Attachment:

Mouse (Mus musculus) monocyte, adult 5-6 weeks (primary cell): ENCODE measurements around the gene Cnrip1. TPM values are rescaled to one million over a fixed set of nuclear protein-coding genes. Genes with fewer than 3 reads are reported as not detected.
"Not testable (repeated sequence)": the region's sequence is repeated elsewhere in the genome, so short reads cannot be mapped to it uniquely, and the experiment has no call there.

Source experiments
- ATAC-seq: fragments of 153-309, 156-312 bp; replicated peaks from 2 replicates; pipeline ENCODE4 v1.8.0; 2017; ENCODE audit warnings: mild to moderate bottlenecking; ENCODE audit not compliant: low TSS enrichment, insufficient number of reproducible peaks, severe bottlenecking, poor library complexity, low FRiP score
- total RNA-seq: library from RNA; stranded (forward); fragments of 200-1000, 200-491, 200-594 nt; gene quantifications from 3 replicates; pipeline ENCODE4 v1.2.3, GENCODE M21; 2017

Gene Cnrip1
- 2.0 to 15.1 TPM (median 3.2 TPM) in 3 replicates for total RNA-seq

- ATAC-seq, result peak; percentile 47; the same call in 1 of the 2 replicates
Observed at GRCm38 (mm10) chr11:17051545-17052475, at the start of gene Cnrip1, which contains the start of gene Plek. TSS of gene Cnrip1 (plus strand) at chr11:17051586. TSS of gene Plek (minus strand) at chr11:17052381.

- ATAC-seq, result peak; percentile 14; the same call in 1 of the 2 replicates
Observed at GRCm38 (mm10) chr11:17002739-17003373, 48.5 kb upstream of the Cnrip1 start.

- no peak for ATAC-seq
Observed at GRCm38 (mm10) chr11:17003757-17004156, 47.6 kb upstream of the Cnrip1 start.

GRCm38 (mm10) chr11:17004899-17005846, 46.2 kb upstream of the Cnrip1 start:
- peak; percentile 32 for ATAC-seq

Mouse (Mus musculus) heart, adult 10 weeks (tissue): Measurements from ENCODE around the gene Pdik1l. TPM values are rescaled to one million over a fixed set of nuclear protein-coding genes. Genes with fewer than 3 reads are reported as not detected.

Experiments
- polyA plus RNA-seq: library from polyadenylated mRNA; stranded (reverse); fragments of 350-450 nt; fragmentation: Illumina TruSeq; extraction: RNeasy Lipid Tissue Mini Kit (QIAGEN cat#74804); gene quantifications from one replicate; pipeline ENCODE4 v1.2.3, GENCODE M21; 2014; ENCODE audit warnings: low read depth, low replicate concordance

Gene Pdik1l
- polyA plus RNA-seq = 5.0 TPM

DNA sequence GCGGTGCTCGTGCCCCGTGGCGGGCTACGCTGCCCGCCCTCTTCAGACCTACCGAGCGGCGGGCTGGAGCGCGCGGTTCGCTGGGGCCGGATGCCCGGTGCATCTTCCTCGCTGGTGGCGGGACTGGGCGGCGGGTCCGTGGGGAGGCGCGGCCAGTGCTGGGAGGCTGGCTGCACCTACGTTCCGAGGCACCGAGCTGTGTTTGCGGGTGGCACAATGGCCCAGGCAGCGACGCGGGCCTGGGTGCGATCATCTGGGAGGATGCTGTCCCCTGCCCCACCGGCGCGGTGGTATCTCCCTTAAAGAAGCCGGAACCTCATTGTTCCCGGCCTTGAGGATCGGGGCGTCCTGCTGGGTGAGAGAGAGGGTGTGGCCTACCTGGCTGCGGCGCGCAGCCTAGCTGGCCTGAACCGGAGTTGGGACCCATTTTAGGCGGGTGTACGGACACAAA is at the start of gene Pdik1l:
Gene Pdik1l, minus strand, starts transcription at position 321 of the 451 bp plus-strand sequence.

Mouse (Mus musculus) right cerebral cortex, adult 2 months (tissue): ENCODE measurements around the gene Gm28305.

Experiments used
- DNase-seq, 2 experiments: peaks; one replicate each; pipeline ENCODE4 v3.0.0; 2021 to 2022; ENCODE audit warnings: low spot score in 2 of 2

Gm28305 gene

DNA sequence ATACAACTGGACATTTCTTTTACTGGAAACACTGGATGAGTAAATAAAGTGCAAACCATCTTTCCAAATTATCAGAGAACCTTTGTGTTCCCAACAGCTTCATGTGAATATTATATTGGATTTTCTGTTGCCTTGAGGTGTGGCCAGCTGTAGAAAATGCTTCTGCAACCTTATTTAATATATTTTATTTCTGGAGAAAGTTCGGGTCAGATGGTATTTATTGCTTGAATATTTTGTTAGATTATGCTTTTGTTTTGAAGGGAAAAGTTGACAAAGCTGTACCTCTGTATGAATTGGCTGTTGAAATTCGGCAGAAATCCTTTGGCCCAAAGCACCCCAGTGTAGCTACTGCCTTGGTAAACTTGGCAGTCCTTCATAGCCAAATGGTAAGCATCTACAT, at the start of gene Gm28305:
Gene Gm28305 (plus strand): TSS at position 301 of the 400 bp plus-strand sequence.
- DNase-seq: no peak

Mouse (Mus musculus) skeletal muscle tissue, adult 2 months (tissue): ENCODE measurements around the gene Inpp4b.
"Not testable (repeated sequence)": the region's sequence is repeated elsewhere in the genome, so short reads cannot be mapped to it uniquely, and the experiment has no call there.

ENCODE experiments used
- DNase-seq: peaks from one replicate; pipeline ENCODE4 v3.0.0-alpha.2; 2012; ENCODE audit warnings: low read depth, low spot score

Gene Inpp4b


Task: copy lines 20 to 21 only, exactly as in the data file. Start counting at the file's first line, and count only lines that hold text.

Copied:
- polyA plus RNA-seq = 5.0 TPM

DNA sequence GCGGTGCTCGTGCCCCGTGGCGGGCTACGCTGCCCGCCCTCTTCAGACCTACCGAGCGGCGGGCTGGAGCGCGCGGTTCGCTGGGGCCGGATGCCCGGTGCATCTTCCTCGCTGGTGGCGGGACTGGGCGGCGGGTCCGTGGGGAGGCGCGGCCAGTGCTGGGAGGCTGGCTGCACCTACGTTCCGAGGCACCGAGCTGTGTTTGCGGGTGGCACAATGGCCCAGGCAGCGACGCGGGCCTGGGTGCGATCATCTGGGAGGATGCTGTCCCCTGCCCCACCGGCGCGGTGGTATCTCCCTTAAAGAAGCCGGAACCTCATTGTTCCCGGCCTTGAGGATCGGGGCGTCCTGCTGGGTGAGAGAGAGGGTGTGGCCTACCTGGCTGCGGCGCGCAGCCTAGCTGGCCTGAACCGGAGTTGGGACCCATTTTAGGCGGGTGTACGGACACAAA is at the start of gene Pdik1l: